Re: Kate's book/ "recessive memes"

From: Scott Chase (
Date: Fri 25 Mar 2005 - 17:04:58 GMT

  • Next message: Scott Chase: "Kate's book/ representations"

    --- Bill Spight <> wrote:

    > Dear Scott,
    > > If people learn all the roles of a game even if
    > they
    > > only play one, these other roles are stored in
    > memory
    > > and can be recalled later when the situation
    > warrants.
    > > "Unexpressed" yes, but not expressing oneself is
    > > something that need not require a genetic analogy.
    > "If the situation warrants" was not exactly what I
    > was talking about.
    > People are often shocked at their behavior when this
    > sort of thing
    > occurs: E. g., "I'm sounding just like my mother!"
    Kate talks a little about "scripts" in her book. I wonder how these "scripts" intersect with the "roles" you're talking about. When we are growing up we might subconscious pick up on scripts from parents and these are so deeply entrenched within us that we are not currently ware of them, but they could influence our behavior nonetheless. If someone's mother acted a certain way in given situations, I wonder if that person might act that way in a similar circumstance...

    But these scripts or roles are stored aware in memory and the right cue might elicit them. You are right that we might be shocked by their influence when it happens.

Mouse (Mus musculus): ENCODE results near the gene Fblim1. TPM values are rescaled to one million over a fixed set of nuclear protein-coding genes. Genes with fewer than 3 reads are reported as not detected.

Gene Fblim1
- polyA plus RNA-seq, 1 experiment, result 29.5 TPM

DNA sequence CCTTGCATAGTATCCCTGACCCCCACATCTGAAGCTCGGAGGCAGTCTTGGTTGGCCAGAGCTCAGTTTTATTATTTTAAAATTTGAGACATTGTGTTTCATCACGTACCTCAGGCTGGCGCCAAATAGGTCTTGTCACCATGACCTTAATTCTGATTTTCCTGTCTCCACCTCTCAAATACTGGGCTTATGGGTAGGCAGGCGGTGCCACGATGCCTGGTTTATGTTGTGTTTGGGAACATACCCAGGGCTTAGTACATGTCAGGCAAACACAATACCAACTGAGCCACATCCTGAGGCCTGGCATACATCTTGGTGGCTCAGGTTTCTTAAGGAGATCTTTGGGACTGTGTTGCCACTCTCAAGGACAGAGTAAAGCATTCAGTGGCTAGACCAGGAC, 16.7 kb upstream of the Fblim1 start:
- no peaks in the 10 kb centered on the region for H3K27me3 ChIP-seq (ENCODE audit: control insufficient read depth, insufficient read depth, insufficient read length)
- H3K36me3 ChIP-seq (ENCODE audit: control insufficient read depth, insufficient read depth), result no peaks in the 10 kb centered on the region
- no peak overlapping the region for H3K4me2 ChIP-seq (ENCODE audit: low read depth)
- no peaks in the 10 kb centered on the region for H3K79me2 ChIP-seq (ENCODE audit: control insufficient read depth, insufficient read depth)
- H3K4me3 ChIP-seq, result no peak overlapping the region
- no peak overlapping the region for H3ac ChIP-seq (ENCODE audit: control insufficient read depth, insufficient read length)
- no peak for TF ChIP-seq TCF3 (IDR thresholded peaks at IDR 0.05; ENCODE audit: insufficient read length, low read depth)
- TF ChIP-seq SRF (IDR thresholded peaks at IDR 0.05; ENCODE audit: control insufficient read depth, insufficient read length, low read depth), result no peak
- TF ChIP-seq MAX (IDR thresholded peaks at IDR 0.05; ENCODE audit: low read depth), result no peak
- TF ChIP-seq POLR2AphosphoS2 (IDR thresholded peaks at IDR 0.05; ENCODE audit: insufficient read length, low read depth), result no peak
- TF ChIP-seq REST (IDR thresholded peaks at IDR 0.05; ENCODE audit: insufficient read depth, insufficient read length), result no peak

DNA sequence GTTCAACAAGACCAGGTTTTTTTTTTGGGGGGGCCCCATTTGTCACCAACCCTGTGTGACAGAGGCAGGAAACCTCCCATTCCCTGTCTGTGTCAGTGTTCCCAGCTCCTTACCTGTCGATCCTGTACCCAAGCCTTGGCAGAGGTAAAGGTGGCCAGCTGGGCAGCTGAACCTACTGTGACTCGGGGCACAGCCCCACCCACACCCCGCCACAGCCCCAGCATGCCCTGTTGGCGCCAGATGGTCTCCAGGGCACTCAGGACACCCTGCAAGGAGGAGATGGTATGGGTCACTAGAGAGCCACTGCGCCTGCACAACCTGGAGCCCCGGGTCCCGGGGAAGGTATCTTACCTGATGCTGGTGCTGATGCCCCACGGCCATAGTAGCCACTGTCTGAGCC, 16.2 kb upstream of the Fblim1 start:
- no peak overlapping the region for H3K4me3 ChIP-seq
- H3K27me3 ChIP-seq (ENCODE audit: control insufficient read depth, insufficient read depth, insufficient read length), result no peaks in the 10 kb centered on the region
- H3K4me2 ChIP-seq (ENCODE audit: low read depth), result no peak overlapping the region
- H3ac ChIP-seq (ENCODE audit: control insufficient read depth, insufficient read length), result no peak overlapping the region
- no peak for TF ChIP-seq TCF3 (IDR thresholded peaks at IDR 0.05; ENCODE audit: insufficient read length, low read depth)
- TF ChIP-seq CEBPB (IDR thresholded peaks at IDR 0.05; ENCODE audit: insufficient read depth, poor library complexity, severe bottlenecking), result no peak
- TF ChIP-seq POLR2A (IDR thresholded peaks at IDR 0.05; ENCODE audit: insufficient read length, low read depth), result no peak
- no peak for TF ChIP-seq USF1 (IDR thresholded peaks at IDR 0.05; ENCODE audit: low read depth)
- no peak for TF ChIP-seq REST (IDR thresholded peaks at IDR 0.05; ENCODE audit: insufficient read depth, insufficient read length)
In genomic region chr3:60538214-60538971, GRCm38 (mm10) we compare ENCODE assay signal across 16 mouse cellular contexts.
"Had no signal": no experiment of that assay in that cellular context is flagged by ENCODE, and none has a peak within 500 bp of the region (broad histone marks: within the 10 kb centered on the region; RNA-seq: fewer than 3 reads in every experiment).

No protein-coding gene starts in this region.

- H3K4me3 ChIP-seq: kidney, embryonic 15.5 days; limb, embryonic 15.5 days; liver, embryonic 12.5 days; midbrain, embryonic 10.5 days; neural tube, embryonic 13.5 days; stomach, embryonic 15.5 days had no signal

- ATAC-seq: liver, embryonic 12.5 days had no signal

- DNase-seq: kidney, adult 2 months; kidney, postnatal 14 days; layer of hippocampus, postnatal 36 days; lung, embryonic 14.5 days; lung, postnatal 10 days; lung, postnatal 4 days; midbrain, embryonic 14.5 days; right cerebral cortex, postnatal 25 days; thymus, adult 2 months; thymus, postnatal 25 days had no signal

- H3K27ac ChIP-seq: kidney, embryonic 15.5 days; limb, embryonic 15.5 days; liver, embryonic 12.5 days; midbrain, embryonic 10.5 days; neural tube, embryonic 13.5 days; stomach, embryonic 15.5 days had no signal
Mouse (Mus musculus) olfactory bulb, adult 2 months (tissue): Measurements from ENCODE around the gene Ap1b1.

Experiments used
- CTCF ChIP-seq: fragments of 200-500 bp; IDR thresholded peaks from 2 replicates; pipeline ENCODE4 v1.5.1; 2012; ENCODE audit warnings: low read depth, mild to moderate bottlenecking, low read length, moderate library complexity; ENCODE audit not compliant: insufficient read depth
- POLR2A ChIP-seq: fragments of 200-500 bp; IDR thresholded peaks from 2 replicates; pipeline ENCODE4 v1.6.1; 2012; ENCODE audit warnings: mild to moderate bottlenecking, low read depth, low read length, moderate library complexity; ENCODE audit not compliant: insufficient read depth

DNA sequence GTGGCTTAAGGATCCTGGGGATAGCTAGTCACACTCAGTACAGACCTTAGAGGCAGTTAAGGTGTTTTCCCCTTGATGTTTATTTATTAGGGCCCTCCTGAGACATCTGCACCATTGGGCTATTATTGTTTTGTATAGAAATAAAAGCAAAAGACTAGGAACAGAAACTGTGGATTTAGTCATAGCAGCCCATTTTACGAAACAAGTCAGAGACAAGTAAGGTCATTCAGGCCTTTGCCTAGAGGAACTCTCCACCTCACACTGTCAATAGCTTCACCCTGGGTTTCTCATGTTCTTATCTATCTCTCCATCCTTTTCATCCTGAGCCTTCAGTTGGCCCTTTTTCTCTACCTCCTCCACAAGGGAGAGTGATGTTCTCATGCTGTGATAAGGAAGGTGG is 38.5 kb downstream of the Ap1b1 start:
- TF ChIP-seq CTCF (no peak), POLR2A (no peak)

> I agree that calling such memes "unexpressed" does
    > not require a genetic
    > analogy, but it fits with that analogy. External
    > circumstances (external
    > to the cell) affect gene expression, as do other
    > genes.
    So human behavior and gene activity both depend upon external circumstances? Not quite earth shattering.

    Isn't the notion of gene "expression" nothing more than a useful anthropomorphic shorthand?
    > > There are times when I'm tongue tied during a
    > > conversation and...ummm...can't quite remember
    > what
    > > would be best to say until later. I have
    > difficulty
    > > expressing myself at that moment. There's probably
    > > lots of dormant memories we all carry which await
    > the
    > > proper cue to be "ecphorized" (cough, cough).
    > These
    > > "traces" are currently not expressed. Are they
    > > recessive? Are those that are expressed dominant?
    > >
    > I think you want to address that question to Kate,
    > not me. In fact, I
    > hope that she will respond to the rest of your note.
    > > I also contrasted truth value to
    > > dominance/recessiveness using the flat earth
    > example.
    > Is the belief that the earth is flat a meme? In
    > modern times, I suppose
    > so, but what about in the pre-Columbian Great Plains
    > of North America?
    > Among land-locked peoples the earth is apparently
    > flat, and if people
    > were not taught otherwise, that belief was
    > widespread without cultural
    > transmission.
    Good point. One might look at the belief as a meme if it takes one person in a group (say Great Plains natives) to point it out to another person and that person would say "Now why haven't I ever thought about that before? Doh!" But, I think what you say is important in that many people can converge upon the same idea just because of shared external enviromemts. The earth looks kinda flat to me from my view out my window. If I lived on the beeach and could stare at the horizon for extended periods of time I might say
    "Hmmm...looks sort of curved...I wonder." When I present my findings to my village they pelt me with rocks and tell me to go live with the squirrels.

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